When Artman-Hodge returned to the United States, she became a recruiter for the Peace Corps for two years, first running the Cleveland office and then moving to Chicago to work out of the regional district office. It was during this time that she became disenchanted with a government job because of frustration with bureaucratic delays and lack of results. At a personal crossroads in the winter of 1976, she thought of continuing her chemistry studies to acquire a Ph.D., but the career prospects were more in the arena of management than lab work, which, she knew by then, was incompatible with her personality.
So Artman-Hodge began working for Harris Trust and Savings Bank to make ends meet while studying for an M.B.A. at the University of Chicago. As a trainee in the area of commodities and transportation, she discovered a "joy in math and an aptitude for commodities trading." Completing her degree in 1979, she transferred to the Harris Bank International Corporation in New York City to become a lending officer with responsibilities as an advisor to commodities companies.
As she learned more about the field, Artman-Hodge says she understood the processes involved in the commercial exchanges and the consequences of her actions and advice. It was a satisfying approach, with tangible results. In 1981, she joined Banque Paribas in the field of commodity financing, primarily in the areas of metals and energy resources. Her duties ranged from assessing options to advising on foreign-exchange and interest rates. It was here that ArtmanHodge became involved in establishing a division of the bank as a futures commission merchant, dealing with the purchase and sale of futures on commodities exchanges.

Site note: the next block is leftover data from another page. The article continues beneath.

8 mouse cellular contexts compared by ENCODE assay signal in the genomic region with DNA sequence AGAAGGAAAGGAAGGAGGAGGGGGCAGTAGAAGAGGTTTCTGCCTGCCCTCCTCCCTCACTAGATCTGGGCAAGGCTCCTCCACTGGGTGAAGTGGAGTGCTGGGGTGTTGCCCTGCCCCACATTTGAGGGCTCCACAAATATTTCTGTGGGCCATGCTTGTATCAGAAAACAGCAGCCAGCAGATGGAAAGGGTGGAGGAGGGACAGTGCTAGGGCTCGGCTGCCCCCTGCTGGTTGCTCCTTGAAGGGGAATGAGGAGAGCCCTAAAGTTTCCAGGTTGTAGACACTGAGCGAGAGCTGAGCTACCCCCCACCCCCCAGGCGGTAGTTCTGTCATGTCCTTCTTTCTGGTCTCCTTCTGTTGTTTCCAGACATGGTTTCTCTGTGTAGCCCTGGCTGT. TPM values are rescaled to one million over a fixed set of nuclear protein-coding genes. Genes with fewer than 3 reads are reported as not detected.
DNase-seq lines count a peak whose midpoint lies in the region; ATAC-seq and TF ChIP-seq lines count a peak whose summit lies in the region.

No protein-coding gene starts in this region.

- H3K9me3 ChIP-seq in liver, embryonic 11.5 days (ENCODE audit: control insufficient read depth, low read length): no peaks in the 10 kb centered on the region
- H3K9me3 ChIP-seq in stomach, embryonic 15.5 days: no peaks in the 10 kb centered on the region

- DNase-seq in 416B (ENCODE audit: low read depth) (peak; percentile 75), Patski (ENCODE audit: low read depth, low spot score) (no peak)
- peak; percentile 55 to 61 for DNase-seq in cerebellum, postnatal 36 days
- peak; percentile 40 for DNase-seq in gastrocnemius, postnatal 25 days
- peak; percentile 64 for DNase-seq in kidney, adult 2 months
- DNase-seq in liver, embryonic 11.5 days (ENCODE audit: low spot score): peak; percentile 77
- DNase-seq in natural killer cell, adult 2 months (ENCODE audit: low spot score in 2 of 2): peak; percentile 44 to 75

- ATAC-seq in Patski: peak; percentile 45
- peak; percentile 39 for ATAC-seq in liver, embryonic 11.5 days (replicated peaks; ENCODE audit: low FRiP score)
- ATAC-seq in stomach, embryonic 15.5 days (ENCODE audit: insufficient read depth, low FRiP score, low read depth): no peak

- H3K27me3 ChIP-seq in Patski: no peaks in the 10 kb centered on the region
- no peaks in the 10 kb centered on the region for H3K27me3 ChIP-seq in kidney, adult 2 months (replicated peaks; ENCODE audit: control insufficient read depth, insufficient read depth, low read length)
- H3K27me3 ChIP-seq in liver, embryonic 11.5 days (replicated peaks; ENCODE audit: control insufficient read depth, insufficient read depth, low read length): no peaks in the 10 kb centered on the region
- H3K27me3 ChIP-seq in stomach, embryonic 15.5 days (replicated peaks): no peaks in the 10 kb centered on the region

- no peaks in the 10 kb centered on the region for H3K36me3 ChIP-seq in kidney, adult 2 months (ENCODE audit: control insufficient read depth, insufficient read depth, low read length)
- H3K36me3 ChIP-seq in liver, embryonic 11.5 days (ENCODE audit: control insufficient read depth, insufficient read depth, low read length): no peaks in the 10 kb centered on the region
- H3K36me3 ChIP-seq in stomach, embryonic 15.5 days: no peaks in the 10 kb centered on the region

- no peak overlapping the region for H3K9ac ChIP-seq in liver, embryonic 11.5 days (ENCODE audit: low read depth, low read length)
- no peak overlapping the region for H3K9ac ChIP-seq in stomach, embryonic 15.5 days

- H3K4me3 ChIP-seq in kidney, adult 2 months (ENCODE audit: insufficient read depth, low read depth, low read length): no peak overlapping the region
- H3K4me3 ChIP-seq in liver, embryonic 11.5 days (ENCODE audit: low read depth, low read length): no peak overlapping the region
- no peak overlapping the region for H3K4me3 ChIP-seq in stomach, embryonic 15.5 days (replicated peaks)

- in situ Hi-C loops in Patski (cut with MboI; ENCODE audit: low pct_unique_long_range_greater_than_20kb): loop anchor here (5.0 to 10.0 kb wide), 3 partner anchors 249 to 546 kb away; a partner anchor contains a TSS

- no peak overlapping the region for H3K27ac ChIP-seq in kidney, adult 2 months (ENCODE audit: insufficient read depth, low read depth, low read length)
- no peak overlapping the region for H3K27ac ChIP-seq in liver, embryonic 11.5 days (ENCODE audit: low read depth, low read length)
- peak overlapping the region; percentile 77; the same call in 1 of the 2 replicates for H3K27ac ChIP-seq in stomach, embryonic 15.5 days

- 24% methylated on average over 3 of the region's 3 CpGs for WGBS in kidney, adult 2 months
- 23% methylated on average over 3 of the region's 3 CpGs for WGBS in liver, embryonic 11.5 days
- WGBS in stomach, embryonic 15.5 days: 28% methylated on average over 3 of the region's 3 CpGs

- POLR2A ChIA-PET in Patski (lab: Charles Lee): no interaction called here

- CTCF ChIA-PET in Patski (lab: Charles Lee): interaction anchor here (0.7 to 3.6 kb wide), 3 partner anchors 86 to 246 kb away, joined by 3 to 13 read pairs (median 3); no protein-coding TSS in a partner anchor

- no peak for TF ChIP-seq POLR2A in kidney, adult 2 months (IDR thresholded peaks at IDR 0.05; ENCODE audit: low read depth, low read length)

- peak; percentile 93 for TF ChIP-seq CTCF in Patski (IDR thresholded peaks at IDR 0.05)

In 1989, Artman-Hodge moved to a Dutch bank, ING Capital, where she is now a managing director. She deals with fungible goods, collections of more or less interchangeable items that can achieve a common price for a common quality despite the disparity of the individual lots. One of her responsibilities is risk-management advising for natural-resource companies involved in mining precious metals and in exploring energy resources, such as oil wells. Through her financial acumen and understanding of the products, Artman-Hodge assures that these companies will have sufficient profit margins to continue to be able to acquire new resources to replace their expendable products.
So how does this fit in with the career ambitions of a chemistry major of twenty years ago? "I have to know the products in order to be able to hedge against price risks, so I'm still looking at applied chemistry or geological sciences. The companies are still using the basic processes I learned at Kenyon, although the technology is much advanced, of course."
Artman-Hodge, who married classmate James Hodge in 1977, believes she has integrated her work life and her personal life, although she admits that having a family and a career requires "compartmentalization." The mother of elevenyear-old Timothy and eight-year-old Krystn, she finds herself supplementing her children's education with science projects at home.
When they work on something together, Artman-Hodge can often relate the process or the product to one of her former employers. That's when the children see their mother as a professional advisor as well as a fun playmate.
"I think it's rather ironic," observes Carol E. Eyler, "that I went to a men's school but am now in a predominantly female profession."
In another way, though, Eyler's years at Kenyon go a long way toward explaining her career as a librarian. Her immersion in the liberal arts, she explains, caused her to value the joy of roaming the intellectual countryside, of being a dilettante, a word she interprets as positive.